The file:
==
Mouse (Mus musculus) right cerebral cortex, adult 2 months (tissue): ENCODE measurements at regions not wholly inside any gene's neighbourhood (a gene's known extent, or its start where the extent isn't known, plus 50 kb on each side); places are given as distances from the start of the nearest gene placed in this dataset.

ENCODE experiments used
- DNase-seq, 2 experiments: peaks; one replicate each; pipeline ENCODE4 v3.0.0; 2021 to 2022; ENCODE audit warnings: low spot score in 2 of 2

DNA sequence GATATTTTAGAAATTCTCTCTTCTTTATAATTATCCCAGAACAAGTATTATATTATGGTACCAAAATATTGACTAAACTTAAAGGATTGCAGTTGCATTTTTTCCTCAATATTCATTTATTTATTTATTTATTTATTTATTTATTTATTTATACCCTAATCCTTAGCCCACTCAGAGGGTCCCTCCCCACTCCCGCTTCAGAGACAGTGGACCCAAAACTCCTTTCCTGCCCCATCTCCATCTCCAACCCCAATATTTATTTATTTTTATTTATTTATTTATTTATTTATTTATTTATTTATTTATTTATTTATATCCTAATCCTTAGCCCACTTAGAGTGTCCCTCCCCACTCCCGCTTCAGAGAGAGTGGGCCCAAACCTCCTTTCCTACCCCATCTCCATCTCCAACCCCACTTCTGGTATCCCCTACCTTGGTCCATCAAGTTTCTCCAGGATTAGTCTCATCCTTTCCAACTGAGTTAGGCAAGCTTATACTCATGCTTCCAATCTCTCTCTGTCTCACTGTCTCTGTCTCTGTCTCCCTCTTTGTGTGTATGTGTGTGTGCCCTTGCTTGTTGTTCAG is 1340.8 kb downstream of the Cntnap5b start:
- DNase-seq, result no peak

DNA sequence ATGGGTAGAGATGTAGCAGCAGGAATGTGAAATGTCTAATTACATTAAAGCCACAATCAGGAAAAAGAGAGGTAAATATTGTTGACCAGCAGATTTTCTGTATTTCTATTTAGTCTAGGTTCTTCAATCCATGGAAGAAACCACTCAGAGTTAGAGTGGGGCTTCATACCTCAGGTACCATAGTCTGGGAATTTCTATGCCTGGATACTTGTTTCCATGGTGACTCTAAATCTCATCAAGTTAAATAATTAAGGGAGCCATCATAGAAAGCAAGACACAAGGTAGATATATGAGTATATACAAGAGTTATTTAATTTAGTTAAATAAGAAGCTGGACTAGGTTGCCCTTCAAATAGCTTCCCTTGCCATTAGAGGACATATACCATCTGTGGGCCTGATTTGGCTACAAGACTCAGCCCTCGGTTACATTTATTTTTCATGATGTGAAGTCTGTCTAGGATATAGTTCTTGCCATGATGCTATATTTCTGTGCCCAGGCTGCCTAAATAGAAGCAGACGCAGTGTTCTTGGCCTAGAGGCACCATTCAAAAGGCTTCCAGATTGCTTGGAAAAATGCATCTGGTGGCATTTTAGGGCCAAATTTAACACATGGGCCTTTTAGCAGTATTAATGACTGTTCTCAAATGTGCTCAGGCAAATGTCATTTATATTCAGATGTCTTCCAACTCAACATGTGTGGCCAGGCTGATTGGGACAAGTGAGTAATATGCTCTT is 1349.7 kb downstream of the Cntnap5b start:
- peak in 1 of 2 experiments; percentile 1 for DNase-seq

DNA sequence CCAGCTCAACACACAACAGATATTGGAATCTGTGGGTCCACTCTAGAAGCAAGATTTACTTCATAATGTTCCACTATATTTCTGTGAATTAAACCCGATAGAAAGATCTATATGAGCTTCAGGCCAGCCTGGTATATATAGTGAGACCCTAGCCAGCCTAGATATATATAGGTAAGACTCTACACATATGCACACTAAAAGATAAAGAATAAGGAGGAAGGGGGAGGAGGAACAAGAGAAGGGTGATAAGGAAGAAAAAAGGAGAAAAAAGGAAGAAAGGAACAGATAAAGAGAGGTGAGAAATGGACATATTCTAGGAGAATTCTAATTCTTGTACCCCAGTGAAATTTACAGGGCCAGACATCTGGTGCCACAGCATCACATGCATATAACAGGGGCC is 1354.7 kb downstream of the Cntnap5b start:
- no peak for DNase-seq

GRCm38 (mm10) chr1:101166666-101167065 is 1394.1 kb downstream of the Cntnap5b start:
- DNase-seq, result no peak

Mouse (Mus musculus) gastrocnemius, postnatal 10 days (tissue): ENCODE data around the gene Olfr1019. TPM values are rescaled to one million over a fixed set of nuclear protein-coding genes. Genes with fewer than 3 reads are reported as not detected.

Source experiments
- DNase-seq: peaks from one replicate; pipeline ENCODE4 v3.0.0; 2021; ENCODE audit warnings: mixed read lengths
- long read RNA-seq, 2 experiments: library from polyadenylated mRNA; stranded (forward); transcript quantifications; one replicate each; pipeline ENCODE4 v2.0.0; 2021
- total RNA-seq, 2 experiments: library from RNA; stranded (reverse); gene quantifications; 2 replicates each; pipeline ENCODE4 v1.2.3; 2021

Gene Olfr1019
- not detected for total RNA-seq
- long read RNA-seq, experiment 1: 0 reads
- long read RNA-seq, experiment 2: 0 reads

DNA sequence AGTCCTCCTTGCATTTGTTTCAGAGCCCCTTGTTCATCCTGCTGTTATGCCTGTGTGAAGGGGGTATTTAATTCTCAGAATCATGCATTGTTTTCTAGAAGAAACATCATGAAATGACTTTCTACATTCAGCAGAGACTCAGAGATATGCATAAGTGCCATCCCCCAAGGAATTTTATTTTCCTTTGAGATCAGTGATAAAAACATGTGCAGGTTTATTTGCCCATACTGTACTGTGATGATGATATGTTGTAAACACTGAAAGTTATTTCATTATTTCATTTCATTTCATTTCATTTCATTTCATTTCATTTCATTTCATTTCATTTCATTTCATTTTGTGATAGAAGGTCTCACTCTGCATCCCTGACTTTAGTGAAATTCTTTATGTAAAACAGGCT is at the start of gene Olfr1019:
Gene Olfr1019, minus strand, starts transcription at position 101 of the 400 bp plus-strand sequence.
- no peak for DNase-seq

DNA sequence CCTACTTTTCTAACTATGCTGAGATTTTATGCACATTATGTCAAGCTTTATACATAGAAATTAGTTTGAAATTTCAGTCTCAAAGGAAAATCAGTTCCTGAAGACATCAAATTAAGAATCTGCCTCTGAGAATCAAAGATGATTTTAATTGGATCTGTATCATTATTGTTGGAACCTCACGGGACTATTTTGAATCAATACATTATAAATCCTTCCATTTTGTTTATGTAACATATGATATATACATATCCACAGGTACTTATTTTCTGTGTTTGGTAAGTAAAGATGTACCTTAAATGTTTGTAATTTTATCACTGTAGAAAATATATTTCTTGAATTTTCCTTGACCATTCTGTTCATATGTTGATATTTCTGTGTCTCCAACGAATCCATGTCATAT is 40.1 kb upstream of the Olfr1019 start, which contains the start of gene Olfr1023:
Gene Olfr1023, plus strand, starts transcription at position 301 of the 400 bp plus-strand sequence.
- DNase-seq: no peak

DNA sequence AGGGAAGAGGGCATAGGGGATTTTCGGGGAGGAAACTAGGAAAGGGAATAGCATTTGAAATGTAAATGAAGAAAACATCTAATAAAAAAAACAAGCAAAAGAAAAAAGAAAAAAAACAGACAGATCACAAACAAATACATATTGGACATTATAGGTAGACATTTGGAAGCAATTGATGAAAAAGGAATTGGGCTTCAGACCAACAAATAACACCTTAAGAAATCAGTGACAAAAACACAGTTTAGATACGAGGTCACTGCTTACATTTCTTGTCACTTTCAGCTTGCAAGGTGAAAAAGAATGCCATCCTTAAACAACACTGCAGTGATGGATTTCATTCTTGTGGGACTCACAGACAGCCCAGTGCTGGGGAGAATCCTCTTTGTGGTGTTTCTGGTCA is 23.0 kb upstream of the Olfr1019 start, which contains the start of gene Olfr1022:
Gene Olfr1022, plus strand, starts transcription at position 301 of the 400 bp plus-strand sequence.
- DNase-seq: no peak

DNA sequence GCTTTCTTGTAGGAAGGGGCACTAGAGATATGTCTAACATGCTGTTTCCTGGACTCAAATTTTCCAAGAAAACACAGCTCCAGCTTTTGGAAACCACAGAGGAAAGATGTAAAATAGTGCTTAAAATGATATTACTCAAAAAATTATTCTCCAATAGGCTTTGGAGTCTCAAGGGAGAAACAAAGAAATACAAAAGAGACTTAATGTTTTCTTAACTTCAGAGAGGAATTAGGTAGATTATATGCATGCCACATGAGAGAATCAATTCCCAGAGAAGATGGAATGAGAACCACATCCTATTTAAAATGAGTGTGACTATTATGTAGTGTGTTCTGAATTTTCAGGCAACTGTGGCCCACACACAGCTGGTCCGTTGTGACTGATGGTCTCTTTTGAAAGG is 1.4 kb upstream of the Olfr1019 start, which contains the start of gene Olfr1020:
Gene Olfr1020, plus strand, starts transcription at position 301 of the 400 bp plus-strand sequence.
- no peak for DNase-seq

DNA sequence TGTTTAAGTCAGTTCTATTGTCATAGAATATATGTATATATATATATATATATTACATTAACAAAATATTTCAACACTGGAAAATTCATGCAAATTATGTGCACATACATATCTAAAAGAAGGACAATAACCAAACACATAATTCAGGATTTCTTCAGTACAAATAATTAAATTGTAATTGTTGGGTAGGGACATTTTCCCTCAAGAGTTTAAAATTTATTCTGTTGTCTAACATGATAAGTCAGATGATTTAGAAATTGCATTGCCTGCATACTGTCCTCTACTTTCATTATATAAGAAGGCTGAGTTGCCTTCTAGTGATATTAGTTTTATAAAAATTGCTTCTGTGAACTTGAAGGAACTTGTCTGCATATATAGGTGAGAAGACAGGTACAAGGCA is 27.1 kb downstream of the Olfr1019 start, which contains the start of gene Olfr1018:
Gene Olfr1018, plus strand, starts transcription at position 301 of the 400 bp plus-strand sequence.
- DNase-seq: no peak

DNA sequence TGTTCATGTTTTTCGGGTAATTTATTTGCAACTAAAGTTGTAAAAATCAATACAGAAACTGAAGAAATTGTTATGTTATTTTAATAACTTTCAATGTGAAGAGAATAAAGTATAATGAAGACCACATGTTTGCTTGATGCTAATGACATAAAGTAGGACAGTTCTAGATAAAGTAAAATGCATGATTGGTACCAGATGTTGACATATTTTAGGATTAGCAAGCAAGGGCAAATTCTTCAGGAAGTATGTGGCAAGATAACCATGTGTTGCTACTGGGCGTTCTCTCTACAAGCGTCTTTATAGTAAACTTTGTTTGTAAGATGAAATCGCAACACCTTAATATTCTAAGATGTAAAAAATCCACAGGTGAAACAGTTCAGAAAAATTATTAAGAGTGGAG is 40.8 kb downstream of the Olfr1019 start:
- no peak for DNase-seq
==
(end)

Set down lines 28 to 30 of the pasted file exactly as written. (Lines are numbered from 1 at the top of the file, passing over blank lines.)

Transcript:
Gene Olfr1022, plus strand, starts transcription at position 301 of the 400 bp plus-strand sequence.
- DNase-seq: no peak

DNA sequence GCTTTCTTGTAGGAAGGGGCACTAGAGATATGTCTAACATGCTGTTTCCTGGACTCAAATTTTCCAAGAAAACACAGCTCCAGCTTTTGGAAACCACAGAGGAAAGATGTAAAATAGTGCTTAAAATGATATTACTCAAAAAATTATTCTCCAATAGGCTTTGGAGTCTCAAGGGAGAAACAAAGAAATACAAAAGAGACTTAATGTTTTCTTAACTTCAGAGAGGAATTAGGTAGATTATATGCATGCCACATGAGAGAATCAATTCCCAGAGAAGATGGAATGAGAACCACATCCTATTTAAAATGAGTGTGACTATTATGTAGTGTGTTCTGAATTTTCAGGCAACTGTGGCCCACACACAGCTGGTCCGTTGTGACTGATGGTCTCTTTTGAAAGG is 1.4 kb upstream of the Olfr1019 start, which contains the start of gene Olfr1020: